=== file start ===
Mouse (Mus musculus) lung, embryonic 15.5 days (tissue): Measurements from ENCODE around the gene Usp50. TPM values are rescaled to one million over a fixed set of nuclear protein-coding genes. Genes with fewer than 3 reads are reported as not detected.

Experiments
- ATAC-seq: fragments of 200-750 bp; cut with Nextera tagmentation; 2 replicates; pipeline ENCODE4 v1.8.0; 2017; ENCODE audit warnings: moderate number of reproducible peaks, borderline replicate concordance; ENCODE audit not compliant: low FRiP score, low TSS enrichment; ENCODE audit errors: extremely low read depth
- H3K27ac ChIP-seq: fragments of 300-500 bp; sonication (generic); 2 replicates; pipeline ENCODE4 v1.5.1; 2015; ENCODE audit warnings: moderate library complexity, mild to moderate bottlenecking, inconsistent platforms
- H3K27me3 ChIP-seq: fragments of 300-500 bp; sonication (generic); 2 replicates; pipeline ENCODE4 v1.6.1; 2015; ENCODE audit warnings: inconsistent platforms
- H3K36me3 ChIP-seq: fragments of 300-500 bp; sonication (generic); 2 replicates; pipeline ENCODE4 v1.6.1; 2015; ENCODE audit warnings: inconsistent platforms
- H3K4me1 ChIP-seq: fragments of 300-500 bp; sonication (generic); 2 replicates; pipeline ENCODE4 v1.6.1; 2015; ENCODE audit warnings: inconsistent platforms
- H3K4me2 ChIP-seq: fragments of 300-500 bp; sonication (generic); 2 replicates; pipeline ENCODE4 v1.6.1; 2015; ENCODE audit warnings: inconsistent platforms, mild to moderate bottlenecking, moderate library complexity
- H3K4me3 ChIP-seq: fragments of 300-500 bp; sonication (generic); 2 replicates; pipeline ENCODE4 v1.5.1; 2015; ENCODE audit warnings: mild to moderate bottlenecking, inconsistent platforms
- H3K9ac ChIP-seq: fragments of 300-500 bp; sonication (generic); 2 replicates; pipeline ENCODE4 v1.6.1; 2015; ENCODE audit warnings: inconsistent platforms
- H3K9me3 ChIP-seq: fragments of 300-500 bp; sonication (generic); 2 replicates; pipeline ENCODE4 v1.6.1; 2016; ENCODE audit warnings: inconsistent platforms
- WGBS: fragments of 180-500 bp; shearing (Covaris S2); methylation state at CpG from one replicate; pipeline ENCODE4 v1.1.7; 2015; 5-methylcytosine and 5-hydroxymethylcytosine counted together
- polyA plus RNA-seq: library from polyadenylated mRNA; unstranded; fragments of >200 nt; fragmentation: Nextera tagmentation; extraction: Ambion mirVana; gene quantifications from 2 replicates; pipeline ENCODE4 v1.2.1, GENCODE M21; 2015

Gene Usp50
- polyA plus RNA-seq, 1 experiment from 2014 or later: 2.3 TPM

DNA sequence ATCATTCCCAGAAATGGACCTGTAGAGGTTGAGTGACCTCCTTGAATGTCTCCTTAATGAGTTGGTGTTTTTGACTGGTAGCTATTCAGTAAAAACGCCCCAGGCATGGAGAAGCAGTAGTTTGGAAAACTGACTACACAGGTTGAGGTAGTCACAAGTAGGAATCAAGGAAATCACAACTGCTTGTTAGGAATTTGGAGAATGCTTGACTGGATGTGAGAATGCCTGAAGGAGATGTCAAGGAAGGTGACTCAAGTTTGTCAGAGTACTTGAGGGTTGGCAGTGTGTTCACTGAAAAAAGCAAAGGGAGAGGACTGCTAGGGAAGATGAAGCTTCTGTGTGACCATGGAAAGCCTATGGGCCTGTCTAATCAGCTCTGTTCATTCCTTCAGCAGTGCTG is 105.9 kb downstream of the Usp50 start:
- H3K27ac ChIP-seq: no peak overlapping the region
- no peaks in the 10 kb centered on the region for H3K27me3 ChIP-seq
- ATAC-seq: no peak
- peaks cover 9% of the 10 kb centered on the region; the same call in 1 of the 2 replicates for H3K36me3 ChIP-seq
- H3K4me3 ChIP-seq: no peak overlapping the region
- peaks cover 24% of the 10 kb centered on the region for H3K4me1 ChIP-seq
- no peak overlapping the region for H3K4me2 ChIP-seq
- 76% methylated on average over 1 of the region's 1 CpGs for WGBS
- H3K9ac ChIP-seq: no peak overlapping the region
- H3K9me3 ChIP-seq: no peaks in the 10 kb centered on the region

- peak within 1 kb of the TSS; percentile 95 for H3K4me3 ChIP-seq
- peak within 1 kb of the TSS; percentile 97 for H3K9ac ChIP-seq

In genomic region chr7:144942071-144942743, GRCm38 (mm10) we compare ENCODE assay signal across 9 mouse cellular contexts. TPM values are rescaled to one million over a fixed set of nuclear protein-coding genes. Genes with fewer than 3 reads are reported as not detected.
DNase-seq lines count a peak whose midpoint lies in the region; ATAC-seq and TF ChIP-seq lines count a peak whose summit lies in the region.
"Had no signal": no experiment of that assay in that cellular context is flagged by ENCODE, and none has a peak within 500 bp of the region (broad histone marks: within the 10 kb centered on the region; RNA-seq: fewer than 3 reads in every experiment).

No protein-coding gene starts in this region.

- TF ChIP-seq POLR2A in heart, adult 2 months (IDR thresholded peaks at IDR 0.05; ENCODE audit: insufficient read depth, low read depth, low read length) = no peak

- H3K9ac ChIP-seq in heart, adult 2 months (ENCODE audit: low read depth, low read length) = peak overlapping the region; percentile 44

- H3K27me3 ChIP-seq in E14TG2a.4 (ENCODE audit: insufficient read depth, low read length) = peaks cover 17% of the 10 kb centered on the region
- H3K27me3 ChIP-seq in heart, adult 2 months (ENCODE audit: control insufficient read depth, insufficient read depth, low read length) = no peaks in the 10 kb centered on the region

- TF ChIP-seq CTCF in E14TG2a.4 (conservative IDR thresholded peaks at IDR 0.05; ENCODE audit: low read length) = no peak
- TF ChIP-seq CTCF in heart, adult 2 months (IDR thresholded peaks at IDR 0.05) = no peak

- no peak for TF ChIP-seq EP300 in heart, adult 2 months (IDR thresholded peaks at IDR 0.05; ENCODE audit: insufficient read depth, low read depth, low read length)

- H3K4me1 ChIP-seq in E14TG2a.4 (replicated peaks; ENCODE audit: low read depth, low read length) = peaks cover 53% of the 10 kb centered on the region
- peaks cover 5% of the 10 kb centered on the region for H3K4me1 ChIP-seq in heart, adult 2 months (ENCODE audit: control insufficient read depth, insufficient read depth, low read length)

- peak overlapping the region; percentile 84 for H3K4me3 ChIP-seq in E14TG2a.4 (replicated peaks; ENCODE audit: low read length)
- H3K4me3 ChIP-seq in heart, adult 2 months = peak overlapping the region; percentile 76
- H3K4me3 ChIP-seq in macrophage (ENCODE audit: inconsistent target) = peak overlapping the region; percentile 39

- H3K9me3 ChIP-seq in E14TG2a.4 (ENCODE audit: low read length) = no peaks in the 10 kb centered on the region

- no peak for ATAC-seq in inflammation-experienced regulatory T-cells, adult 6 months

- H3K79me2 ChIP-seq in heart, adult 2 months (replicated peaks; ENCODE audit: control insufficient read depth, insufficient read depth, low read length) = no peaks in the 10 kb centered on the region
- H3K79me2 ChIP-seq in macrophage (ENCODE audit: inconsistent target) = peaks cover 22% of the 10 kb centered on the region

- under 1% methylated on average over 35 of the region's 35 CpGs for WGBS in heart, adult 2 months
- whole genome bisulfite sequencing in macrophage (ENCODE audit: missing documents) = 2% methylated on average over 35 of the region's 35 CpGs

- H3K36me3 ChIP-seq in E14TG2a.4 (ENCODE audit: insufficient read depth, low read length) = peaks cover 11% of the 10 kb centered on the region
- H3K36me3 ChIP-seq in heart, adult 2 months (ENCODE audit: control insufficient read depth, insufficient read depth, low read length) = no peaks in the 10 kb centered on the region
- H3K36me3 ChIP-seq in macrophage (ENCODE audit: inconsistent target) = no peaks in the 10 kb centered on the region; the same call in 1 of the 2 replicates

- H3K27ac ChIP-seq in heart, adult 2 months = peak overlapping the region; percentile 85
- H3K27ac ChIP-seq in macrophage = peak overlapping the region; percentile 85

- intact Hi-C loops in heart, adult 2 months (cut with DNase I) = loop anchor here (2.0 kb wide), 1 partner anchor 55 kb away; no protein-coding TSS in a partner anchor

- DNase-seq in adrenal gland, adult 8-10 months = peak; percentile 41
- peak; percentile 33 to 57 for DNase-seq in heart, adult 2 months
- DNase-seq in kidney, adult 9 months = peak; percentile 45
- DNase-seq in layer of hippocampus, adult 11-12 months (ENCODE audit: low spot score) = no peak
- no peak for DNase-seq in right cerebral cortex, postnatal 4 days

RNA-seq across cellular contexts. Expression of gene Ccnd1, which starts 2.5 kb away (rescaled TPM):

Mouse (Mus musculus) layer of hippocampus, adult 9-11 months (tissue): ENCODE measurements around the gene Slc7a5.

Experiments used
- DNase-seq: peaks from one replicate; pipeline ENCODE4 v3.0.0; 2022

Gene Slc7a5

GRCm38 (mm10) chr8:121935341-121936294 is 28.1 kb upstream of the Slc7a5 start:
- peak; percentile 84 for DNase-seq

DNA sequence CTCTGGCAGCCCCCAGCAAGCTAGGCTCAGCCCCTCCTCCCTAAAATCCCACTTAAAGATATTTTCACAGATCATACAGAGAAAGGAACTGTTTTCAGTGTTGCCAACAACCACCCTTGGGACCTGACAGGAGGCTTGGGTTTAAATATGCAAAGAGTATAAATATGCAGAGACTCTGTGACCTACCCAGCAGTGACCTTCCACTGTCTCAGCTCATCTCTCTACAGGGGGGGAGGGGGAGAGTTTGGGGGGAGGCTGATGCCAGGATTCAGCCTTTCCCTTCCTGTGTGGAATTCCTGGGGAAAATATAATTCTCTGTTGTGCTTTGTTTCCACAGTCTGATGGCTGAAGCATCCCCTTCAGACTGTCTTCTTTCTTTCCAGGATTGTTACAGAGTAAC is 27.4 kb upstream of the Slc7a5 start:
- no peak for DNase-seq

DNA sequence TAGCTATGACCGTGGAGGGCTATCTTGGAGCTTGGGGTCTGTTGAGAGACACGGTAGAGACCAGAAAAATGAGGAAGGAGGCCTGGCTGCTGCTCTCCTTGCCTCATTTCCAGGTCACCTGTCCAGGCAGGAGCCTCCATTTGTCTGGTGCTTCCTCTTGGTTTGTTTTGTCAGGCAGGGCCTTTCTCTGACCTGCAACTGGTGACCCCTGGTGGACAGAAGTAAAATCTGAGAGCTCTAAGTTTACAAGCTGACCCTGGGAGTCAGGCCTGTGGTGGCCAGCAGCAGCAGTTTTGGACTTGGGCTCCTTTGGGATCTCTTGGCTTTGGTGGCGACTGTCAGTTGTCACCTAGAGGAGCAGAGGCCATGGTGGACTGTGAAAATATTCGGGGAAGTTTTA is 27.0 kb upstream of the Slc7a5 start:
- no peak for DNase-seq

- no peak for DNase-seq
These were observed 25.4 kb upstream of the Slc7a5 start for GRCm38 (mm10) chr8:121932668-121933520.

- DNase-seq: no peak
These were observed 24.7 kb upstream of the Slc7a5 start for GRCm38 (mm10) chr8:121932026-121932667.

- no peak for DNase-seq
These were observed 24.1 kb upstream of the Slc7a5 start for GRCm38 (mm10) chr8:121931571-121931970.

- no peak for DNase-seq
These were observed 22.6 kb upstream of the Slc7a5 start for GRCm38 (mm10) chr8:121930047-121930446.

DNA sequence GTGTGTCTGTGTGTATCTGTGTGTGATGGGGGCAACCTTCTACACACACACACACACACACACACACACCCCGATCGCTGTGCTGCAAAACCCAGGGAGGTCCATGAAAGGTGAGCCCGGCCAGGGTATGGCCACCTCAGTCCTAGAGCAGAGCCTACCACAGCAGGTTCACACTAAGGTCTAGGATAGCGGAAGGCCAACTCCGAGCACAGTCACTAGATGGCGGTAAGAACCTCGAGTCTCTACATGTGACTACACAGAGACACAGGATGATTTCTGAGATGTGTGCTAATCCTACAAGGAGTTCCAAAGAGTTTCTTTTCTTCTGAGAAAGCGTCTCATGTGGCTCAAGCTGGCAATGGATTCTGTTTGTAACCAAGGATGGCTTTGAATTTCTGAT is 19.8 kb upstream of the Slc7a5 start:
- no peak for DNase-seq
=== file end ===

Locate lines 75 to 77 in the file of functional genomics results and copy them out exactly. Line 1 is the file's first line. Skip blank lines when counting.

- DNase-seq: no peak
These were observed 24.7 kb upstream of the Slc7a5 start for GRCm38 (mm10) chr8:121932026-121932667.

- no peak for DNase-seq